The author was raised by his mother in the U.S.; his father lived a different life thousands of miles away.
Book Review / By Jim Rodgers
“My Father Left Me Ireland: An American Son’s Search for Home” by Michael Brendan Dougherty; published in hardcover by Sentinel; 230 pp; $24.
“My Father Left Me Ireland” by American author Michael Brendan Dougherty is part memoir, part history, part political opinion, and part an ode to his largely absentee father in Ireland. It is composed in the form of a letter to his father. A good sign for any memoir, or part memoir, is how it begins. Meaning, one hopes that it does not begin with “I remember when…”
Fortunately this one does not begin that way, although “I remember” rightfully takes its place later. The book begins with “Dear Father, Do you remember when you put the hurl into my hand? I was six, I think. It was a gray day in Clare, a kind of gray I never saw at home in America.” Later in that first chapter, “I remember being waist high to you and my mother in a crowded, dark pub somewhere, and the slightly renegade thrill of being in a place for adults…I had this dim sense of the two of you enjoying each other, and enjoying me. I moved about this world in which every object was charged with meaning. I remember Mom’s blue eye shadow and the gold-plated bangles and your thick Irish wool jumper…I remember the smoke drifting up from her glass held at the height of my head, and seeming to curl around your arm like a lasso. And I was praying it would pull you two closer to each other. But my prayers were not answered. And my memory turns back to America.”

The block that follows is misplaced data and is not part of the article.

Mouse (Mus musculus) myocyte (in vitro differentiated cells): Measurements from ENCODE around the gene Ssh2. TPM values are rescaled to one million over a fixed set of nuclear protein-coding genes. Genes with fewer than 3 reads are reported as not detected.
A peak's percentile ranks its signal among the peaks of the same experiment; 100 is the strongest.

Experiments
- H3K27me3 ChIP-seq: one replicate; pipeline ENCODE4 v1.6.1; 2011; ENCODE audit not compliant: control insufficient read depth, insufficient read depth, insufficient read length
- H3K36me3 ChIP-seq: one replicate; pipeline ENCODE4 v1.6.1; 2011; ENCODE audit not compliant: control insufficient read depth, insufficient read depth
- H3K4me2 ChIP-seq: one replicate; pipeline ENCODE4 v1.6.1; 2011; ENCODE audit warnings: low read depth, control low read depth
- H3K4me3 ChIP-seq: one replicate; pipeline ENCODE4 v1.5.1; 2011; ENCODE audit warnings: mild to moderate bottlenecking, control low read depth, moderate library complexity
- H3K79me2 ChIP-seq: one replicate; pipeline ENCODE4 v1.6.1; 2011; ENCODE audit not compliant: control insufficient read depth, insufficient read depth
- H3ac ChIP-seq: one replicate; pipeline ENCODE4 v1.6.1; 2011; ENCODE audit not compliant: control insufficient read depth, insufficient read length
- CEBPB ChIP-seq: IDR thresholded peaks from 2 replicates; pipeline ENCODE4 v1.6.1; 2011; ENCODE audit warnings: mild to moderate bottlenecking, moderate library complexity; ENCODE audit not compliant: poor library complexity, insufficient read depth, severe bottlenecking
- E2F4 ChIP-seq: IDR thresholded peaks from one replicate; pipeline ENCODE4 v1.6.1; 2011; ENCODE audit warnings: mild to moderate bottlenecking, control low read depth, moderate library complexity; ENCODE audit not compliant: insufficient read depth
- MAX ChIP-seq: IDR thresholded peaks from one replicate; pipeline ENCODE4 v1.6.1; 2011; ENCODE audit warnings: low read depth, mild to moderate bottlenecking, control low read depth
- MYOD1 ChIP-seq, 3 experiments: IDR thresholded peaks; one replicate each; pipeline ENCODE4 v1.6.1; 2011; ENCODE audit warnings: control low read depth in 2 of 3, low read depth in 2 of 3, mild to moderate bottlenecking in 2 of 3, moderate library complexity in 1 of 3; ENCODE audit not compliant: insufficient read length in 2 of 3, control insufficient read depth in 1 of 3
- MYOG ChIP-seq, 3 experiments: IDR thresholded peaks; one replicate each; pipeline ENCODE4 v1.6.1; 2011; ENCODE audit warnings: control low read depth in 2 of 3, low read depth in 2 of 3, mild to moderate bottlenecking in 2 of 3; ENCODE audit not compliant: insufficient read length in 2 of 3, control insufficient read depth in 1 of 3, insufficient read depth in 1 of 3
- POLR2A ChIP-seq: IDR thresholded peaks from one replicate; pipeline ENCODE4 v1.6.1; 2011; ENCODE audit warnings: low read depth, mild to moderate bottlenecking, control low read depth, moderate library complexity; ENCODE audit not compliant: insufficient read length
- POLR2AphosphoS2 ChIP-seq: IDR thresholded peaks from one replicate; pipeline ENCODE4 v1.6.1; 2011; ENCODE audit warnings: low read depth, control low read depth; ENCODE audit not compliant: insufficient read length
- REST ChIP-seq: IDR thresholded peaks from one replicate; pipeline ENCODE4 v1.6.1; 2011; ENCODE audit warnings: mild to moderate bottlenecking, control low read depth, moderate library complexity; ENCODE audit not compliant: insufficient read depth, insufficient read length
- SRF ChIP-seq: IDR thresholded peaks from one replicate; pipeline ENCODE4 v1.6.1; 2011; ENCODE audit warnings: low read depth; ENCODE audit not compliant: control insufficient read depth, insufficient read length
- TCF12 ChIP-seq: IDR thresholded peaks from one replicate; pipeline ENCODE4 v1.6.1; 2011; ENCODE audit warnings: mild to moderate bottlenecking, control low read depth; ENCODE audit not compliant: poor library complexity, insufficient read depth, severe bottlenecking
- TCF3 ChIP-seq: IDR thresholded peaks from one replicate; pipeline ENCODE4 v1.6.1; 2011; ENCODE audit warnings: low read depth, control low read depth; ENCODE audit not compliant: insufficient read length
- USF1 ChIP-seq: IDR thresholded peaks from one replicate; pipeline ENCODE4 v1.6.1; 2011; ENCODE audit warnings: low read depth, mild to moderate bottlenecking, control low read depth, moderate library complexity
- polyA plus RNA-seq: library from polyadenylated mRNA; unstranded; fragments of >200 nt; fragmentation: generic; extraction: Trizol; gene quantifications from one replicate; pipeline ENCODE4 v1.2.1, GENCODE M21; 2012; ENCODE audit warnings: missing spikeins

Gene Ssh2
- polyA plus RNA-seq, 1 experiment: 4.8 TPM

These are poignant words from the author, conveying both a warmth most children at one time or another experience at a young age, and at the same time letting the reader know that in the beginning there was love between his father and mother. Not an unimportant point since the father ultimately stays in Ireland and the author’s unmarried mother raises him in America. It is important, I think, to understand through the father’s abandonment and the subsequent loneliness of both the author and his mother that, in a very brief and organic way, there existed a real love between the parents that was picked up by the child, and which included the child. This love will bring to the author both happiness as well as despair. But without the love there is no relationship, there is no father, and there is no story.